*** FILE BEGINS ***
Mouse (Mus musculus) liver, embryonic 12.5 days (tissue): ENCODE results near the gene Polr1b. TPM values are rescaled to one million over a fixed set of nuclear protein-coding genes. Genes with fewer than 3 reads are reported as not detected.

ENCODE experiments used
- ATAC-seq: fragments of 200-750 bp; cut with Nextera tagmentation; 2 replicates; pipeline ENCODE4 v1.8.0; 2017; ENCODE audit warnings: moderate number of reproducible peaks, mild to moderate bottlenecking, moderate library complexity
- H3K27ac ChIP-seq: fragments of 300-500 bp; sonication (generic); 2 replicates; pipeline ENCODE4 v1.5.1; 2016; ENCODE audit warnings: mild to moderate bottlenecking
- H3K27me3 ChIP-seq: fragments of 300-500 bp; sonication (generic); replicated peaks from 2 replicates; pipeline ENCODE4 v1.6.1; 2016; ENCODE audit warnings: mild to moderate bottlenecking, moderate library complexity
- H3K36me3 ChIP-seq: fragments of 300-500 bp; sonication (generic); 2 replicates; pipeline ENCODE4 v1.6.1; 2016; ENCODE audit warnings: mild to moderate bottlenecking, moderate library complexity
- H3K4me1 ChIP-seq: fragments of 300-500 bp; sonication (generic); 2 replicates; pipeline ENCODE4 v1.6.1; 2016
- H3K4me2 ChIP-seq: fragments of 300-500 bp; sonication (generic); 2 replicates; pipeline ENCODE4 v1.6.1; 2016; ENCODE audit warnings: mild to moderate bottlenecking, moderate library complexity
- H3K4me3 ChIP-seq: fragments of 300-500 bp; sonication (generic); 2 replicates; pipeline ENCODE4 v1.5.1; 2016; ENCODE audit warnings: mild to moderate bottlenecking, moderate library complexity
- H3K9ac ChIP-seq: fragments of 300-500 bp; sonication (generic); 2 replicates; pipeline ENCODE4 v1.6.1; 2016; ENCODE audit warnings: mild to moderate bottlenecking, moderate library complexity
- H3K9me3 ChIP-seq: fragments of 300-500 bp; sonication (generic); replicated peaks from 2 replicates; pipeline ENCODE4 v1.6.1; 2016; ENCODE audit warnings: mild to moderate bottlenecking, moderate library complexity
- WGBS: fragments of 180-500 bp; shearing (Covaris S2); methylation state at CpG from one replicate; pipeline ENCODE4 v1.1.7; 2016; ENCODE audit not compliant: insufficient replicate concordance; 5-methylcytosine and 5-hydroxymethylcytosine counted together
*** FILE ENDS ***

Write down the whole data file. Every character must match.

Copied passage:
Mouse (Mus musculus) liver, embryonic 12.5 days (tissue): ENCODE results near the gene Polr1b. TPM values are rescaled to one million over a fixed set of nuclear protein-coding genes. Genes with fewer than 3 reads are reported as not detected.

ENCODE experiments used
- ATAC-seq: fragments of 200-750 bp; cut with Nextera tagmentation; 2 replicates; pipeline ENCODE4 v1.8.0; 2017; ENCODE audit warnings: moderate number of reproducible peaks, mild to moderate bottlenecking, moderate library complexity
- H3K27ac ChIP-seq: fragments of 300-500 bp; sonication (generic); 2 replicates; pipeline ENCODE4 v1.5.1; 2016; ENCODE audit warnings: mild to moderate bottlenecking
- H3K27me3 ChIP-seq: fragments of 300-500 bp; sonication (generic); replicated peaks from 2 replicates; pipeline ENCODE4 v1.6.1; 2016; ENCODE audit warnings: mild to moderate bottlenecking, moderate library complexity
- H3K36me3 ChIP-seq: fragments of 300-500 bp; sonication (generic); 2 replicates; pipeline ENCODE4 v1.6.1; 2016; ENCODE audit warnings: mild to moderate bottlenecking, moderate library complexity
- H3K4me1 ChIP-seq: fragments of 300-500 bp; sonication (generic); 2 replicates; pipeline ENCODE4 v1.6.1; 2016
- H3K4me2 ChIP-seq: fragments of 300-500 bp; sonication (generic); 2 replicates; pipeline ENCODE4 v1.6.1; 2016; ENCODE audit warnings: mild to moderate bottlenecking, moderate library complexity
- H3K4me3 ChIP-seq: fragments of 300-500 bp; sonication (generic); 2 replicates; pipeline ENCODE4 v1.5.1; 2016; ENCODE audit warnings: mild to moderate bottlenecking, moderate library complexity
- H3K9ac ChIP-seq: fragments of 300-500 bp; sonication (generic); 2 replicates; pipeline ENCODE4 v1.6.1; 2016; ENCODE audit warnings: mild to moderate bottlenecking, moderate library complexity
- H3K9me3 ChIP-seq: fragments of 300-500 bp; sonication (generic); replicated peaks from 2 replicates; pipeline ENCODE4 v1.6.1; 2016; ENCODE audit warnings: mild to moderate bottlenecking, moderate library complexity
- WGBS: fragments of 180-500 bp; shearing (Covaris S2); methylation state at CpG from one replicate; pipeline ENCODE4 v1.1.7; 2016; ENCODE audit not compliant: insufficient replicate concordance; 5-methylcytosine and 5-hydroxymethylcytosine counted together